Pattypan squash is good stuffed and baked. Cut off the stem end and carefully scoop out the seeds and some of the flesh. Stuff with a combination of bread crumbs, minced, sautˇed onions, herbs, and grated cheese, or with sweet corn, diced sautˇed red sweet peppers, and minced scallions. Bake in a moderate oven about twenty minutes, or until tender.
Preparing Winter Squash
Cutting a winter squash can present an interesting challenge. When I did a show on winter squash, I invited Matt Lauer, an NBC reporter, to demonstrate--then gave him a pair of goggles and heavy gloves and pulled a chain saw from under the counter. It was a joke but not too far off the mark. We have a customer at the store whose husband cuts the winter squash with a band saw! The problem is that the shell is very hard, the squash tends to roll, and the blade of a knife tends to slip off the smooth skin.
A kitchen saw or even a small saw from the workshop will make short work of it, but another reasonably simple way to cut into a winter squash is to look for the area on the squash that has indentations or ribs. Lay the squash so it's as steady as you can get it, insert the pint of a sturdy knife in a crease, give the handle a couple of taps with a hammer to start the cut, then proceed as if you were cutting a watermelon. (Need I say that you have to be extremely careful when you do this?) Remove the seeds before cooking.
Smaller winter squash are best baked. Cut in half, brush with butter, sprinkle with brown sugar, and bake for about thirty minutes, or until tender. Acorn squash are typically baked. Golden acorn, golden nugget, delicata, and sweet dumpling squashes are particularly delicious prepared this way; because they're so sweet, they'll need less sugar than green-skinned acorns.
Very large squashes can be peeled, cut in chunks, and boiled from ten to twenty minutes, or until tender. The chunks can then be pureed or mashed and prepared as you would mashed potatoes; butternut squash is at its best prepared this way. Winter squash is delicious added to soups and stews or sliced, battered, and fried; precook it in water until the flesh is tender-crisp before frying.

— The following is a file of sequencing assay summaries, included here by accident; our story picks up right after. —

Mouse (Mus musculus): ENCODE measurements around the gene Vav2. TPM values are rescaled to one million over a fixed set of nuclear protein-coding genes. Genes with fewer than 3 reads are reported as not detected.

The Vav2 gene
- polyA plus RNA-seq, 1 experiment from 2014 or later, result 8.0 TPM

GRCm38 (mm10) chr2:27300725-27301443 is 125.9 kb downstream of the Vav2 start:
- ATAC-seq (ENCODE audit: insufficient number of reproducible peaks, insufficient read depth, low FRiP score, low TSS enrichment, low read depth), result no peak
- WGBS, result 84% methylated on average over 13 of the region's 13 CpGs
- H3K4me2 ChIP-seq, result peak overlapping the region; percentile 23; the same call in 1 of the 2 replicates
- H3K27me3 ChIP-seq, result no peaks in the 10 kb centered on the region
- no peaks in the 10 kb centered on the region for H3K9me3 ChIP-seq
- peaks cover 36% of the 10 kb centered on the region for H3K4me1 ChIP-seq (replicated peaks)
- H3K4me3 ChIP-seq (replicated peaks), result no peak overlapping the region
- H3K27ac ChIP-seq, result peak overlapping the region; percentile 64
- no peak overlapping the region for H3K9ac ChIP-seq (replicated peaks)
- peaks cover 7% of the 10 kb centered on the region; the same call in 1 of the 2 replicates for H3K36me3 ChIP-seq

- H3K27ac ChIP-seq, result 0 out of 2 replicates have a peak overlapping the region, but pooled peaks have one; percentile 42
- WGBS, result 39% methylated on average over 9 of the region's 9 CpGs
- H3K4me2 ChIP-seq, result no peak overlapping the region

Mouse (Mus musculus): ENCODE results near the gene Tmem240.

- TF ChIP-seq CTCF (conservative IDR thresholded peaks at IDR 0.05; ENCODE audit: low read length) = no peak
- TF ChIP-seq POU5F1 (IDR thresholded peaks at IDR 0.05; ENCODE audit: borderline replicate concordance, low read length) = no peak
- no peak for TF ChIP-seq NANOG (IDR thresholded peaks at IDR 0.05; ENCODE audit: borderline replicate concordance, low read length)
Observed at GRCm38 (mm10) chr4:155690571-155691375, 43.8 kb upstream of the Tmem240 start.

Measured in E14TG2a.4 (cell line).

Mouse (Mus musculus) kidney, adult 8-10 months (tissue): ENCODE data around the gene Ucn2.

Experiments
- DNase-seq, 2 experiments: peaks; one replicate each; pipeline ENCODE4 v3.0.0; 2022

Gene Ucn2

Spaghetti squash is best baked whole in a moderately hot oven for one to one and a half hours, depending on the size of the squash. Pierce the squash in two or three places before baking to release steam. After it's done, cut in half and use a fork to remove the flesh, which looks and handles like spaghetti. You can toss it with a marinara sauce or top it with butter or cheese. A lot of people like to eat spaghetti squash cold with vinaigrette.
At home Betty makes a cold zucchini salad that's very simple, quick, and delicious. Slice the zucchini and sautˇ briefly in olive oil with a bit of garlic. Remove from the heat and, while the zucchini is still hot, splash a top-quality vinegar over it. It can be a good wine vinegar or a balsamic or herbed vinegar, depending on you preference. Add some salt and pepper and serve either warm, at room temperature, or chilled.
Because of its versatility, zucchini is a good staple to keep around the house. The other night we got home late, and neither of us wanted to bother with a big meal, so Betty sliced and sautˇed zucchini and potato, added beaten eggs to the pan when the vegetables were almost done, and made a terrific frittata.
Butternut & Cranberry Casserole
Butternut Squash Soup
Patsy's Linguine and Zucchini
Zucchini and Chicken
Other recipes from Produce Pete.